There could be many different types of scenarios which could form a framework for licensed PAs to undergo further training, in a fellowship format, to include both practical clinical training and classroom didactic theory under experts in this field which could lead them to pass an assessment protocol and embark on a career treating and caring for people who have historically been shunned by the medical establishment. Decreasing stigma, increasing education for the population as a whole, for families of patients who suffer from these conditions, and imbibing hope in patients themselves will go a long way to help society as a whole to appreciate and respect these individuals who are suffering[2]. It will also take advocacy by providers and other stakeholder in this field to encourage lawmaker to work with governmental agencies and private insurance companies to ensure reimbursements are fair and resources are available for these afflicted patients.

Proposed sample program description:

  • Full-time 12-month program.

  • Proposed start date January 2, 2021.

  • 2–4 physician assistants accepted annually (these are licensed physician assistants who are already practicing in various medical fields including psychiatry).

  • 30 credit curricula including a combination of didactic courses and clinical clerkships.

  • Master of Science degree/certificate with a concentration in psychiatry or addiction medicine.

  • Stipend provided by medical institution yearly with benefits. This expense may be offset by the billing done by the PA’s for their services.

    (Video) Addressing Family Mental Health Needs During the COVID-19 Pandemic

  • 2-year employment commitment with medical institution (at the discretion of the Department of Psychiatry).

  • Commitment by applicants to serve in an underserved, low-income neighborhood after graduation.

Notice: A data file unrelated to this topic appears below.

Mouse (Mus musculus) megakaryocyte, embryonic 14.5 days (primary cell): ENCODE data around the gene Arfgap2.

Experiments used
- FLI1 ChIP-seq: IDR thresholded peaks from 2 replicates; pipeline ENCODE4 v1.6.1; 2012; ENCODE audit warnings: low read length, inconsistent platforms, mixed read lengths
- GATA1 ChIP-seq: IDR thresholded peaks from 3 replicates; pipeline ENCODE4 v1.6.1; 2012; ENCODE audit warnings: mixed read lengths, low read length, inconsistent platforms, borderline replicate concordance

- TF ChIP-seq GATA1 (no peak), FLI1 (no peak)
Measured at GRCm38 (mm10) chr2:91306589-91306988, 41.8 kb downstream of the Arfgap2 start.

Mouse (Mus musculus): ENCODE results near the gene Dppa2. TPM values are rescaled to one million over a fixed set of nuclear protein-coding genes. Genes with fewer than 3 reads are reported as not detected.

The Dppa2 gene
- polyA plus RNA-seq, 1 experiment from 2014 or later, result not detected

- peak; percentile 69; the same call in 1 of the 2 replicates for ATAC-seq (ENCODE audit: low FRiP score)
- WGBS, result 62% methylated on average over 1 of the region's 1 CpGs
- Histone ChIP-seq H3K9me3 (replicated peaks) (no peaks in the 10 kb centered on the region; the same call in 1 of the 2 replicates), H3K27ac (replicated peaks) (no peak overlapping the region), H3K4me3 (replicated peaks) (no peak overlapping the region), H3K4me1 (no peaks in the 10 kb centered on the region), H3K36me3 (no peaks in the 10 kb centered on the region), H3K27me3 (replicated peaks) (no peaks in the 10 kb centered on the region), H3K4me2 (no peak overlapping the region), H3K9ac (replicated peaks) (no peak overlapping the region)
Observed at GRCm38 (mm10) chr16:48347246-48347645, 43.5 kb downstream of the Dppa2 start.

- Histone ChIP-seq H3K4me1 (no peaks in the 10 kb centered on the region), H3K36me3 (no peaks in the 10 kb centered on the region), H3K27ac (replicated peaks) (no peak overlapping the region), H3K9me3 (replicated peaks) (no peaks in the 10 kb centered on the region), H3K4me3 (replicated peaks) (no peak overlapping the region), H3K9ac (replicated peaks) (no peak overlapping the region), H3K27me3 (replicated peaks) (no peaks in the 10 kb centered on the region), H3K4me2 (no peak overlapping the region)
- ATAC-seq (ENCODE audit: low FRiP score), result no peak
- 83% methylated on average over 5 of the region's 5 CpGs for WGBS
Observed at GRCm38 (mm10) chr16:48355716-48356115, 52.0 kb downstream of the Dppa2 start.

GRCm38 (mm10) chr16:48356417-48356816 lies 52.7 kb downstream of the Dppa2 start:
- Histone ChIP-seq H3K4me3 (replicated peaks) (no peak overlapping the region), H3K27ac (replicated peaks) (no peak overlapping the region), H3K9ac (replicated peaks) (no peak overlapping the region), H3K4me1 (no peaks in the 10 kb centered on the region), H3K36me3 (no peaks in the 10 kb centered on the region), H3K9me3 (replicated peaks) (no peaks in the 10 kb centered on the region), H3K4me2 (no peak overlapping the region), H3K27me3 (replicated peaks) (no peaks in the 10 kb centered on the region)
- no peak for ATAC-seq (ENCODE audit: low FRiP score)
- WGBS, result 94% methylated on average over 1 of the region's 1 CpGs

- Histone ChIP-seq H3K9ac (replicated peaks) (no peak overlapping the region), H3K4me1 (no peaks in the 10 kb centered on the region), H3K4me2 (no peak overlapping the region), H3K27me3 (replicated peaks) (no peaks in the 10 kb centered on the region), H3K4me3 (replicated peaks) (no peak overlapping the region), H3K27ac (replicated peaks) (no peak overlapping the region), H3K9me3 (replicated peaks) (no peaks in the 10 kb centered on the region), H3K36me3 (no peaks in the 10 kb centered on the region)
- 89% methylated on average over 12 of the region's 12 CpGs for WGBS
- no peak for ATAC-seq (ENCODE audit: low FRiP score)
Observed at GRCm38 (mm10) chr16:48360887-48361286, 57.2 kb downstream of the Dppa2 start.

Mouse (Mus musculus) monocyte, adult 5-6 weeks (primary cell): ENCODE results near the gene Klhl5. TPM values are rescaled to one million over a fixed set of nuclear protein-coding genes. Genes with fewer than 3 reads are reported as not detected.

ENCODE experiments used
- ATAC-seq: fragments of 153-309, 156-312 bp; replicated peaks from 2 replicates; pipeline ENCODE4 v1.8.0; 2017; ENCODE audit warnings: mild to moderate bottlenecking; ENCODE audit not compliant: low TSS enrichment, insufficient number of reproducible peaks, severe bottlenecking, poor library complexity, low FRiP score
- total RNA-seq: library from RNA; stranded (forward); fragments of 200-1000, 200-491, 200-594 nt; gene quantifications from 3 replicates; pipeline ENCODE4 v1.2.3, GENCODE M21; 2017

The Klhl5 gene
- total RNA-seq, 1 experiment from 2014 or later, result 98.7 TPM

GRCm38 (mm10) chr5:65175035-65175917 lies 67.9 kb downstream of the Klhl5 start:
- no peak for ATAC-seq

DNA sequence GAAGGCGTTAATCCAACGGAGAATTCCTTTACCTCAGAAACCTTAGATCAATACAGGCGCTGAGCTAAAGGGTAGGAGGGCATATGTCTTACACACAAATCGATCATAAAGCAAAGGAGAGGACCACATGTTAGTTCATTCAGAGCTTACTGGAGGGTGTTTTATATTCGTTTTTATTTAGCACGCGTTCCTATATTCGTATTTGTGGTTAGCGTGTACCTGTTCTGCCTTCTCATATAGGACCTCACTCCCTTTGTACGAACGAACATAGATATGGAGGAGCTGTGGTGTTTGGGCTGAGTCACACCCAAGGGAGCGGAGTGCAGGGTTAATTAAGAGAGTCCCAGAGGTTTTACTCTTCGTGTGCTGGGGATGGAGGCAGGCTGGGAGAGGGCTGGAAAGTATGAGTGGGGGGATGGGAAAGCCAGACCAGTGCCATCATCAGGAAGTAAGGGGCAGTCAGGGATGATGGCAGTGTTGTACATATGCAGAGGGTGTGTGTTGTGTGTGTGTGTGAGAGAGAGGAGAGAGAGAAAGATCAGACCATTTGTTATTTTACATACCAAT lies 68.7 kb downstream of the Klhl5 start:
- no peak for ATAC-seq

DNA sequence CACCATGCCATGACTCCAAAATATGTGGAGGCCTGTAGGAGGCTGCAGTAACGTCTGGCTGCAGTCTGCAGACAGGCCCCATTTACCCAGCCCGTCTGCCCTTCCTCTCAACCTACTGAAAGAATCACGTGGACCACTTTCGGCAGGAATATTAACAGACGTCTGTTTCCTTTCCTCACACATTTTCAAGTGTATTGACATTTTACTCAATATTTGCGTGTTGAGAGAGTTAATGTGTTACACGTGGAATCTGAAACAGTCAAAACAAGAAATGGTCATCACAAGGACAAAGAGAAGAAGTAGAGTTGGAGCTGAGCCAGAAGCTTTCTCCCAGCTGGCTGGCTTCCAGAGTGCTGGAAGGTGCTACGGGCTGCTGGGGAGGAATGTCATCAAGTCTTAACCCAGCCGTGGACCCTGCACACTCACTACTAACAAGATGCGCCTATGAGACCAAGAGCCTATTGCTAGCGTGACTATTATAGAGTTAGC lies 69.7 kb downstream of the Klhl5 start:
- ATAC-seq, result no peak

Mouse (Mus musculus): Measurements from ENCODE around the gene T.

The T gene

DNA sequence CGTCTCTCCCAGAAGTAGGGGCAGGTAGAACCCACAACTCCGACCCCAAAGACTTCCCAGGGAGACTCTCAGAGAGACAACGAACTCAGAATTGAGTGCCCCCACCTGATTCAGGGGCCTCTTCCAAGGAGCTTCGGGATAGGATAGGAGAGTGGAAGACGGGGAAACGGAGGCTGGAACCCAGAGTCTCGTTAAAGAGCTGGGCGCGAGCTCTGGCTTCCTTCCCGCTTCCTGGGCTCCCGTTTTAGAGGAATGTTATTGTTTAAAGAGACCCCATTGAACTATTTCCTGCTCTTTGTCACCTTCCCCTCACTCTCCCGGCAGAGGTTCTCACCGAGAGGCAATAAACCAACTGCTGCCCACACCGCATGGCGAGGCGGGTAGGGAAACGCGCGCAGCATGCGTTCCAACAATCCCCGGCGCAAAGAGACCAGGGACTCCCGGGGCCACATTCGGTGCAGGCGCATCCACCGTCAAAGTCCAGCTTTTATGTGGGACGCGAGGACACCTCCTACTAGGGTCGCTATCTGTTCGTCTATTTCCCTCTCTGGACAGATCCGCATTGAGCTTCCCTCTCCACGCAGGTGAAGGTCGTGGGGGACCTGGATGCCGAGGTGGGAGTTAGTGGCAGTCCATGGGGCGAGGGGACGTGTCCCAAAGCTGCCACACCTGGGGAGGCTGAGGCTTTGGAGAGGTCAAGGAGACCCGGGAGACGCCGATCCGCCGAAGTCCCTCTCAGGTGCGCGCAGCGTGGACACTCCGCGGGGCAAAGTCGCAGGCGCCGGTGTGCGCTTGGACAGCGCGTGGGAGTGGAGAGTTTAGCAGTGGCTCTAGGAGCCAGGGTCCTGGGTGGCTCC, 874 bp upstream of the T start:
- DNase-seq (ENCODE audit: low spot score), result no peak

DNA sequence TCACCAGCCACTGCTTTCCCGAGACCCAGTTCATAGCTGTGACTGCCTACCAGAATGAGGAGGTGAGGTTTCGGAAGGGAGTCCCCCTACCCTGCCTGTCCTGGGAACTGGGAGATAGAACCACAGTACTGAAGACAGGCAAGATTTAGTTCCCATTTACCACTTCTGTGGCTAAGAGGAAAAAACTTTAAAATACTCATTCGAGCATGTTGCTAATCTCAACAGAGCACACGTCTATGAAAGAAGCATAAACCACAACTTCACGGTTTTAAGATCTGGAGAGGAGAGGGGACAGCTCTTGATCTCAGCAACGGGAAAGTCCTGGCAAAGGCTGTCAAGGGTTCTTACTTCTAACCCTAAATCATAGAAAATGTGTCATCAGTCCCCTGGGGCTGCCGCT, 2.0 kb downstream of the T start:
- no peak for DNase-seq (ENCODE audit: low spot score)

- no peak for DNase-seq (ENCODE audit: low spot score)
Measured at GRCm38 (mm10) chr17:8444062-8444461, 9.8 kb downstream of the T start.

Overall, it is going to take a joint effort by various health agencies, educational institutions, policy makers, advocacy groups for the mentally ill, and medical societies to try to grapple with this immense problem and find a sustainable and effective solution, one which might be expensive and arduous in the short term but with great potential and cost saving in the long term. These patients deserve better and it behooves us as a society to ensure that nobody is left behind.

Compliance with Ethical Standards

Conflict of Interest

The author declares that he/she has no conflict of interest.

Human and Animal Rights and Informed Consent

The manuscript in part or in full has not been submitted or published anywhere. This study did not involve any human subjects or animals.


Proposal for a competent, efficient, cost-effective, timely, and skilled provider pool to be trained in a professional manner for treatment of psychiatric condtions, reducing stigma and ongoing education on a very misunderstood topic

This article is part of the Topical Collection on Medicine

Publisher’s Note

(Video) The Man Who Talked Back: Jay Bhattacharya On the Fight against COVID Lockdowns | Uncommon Knowledge

Springer Nature remains neutral with regard to jurisdictional claims in published maps and institutional affiliations.


1. Filipčić IŠ, Bajić Ž, Filipčić I. The onset and accumulation of physical multimorbidity in severe and common mental disorders. Curr Opin Psychiatry. 2020. 10.1097/yco.0000000000000635. [PubMed]

2. Guerra SG, Berbiche D, Vasiliadis H. Changes in instrumental activities of daily living functioning associated with concurrent common mental disorders and physical multimorbidity in older adults. Disabil Rehabil. 2020:1–9. 10.1080/09638288.2020.1745303. [PubMed]

3. Health Resources and Services Administration. 2010. Retrieved from Accessed 9/2/2020.

4. Health Resources and Services Administration. 2015. Retrieved from Accessed 9/2/2020

5. Health Resources and Services Administration (HRSA). Shortage designation: HPSAs, MUAs & MUPs. 2018. Retrieved from

6. National Institute of Mental Health. 2015. Retrieved from Accessed 3/15/2015.